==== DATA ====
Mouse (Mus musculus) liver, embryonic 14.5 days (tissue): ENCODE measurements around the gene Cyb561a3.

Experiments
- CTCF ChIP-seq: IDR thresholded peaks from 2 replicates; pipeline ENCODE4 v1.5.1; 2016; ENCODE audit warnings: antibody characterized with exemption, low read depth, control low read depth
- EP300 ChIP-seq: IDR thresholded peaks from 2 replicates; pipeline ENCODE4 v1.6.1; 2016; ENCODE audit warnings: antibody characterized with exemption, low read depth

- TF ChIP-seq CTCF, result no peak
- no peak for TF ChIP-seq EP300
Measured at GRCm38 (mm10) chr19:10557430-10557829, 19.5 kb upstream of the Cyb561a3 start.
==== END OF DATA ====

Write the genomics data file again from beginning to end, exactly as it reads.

Mouse (Mus musculus) liver, embryonic 14.5 days (tissue): ENCODE measurements around the gene Cyb561a3.

Experiments
- CTCF ChIP-seq: IDR thresholded peaks from 2 replicates; pipeline ENCODE4 v1.5.1; 2016; ENCODE audit warnings: antibody characterized with exemption, low read depth, control low read depth
- EP300 ChIP-seq: IDR thresholded peaks from 2 replicates; pipeline ENCODE4 v1.6.1; 2016; ENCODE audit warnings: antibody characterized with exemption, low read depth

- TF ChIP-seq CTCF, result no peak
- no peak for TF ChIP-seq EP300
Measured at GRCm38 (mm10) chr19:10557430-10557829, 19.5 kb upstream of the Cyb561a3 start.